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Elsa Dorfman (April 26, 1937 – May 30, 2020) was an American portrait photographer. She worked in Cambridge, Massachusetts, and was known for her use of a large-format instant Polaroid camera.
In 1967, Dorfman met Harvey Silverglate, who was representing the defense in a drug trial. Dorfman thought the case could be the subject of a book and talked it over with him, after which Silverglate asked to take a portrait of him and his brother to give to their mother. They married nearly a decade later in 1976. Together, they had one son, Isaac.Dorfman died on May 30, 2020 at her home in Cambridge. She was 83 according to her husband and she suffered kidney failure.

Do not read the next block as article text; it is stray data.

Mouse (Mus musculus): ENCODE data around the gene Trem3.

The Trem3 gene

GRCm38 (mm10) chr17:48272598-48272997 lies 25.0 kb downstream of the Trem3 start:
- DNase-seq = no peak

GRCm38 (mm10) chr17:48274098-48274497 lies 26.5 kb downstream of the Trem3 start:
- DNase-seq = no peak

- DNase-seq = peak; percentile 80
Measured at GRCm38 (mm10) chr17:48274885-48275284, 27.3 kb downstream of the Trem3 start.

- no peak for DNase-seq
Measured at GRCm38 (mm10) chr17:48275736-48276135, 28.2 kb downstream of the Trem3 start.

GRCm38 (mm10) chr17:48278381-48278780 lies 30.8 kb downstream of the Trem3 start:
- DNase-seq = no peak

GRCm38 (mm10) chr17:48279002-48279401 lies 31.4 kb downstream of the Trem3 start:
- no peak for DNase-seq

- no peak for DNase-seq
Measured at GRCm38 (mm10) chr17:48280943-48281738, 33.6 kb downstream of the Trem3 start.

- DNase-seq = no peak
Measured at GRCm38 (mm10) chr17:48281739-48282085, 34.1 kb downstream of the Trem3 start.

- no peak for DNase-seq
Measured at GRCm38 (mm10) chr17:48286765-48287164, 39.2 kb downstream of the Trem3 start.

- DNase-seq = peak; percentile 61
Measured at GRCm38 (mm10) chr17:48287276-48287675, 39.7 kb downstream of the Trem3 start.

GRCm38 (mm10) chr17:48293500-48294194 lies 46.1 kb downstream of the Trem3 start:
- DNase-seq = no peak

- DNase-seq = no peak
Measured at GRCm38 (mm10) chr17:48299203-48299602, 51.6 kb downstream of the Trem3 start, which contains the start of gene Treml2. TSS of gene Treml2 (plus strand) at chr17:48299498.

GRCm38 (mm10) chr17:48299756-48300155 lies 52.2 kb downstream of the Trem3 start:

Início da vida
Dorfman was born in Cambridge, Massachusetts, on April 26, 1937, and was raised in Roxbury and Newton. She was the eldest of three daughters of Arthur and Elaine (Kovitz). Her father worked at a grocery chain as a produce buyer; her mother was a housewife. Her family was of Jewish descent. She studied at Tufts University, where she majored in French literature. During her junior year, she went on exchange to Europe, where she worked in Brussels for Expo 58 and lived in Paris, living in the same student accommodation as Susan Sontag. Dorfman graduated in 1959 and subsequently moved to New York City, where she was employed as a secretary by Grove Press, a leading Beat publisher. When she returned to Boston, she pursued a master's degree in elementary education at Boston College.
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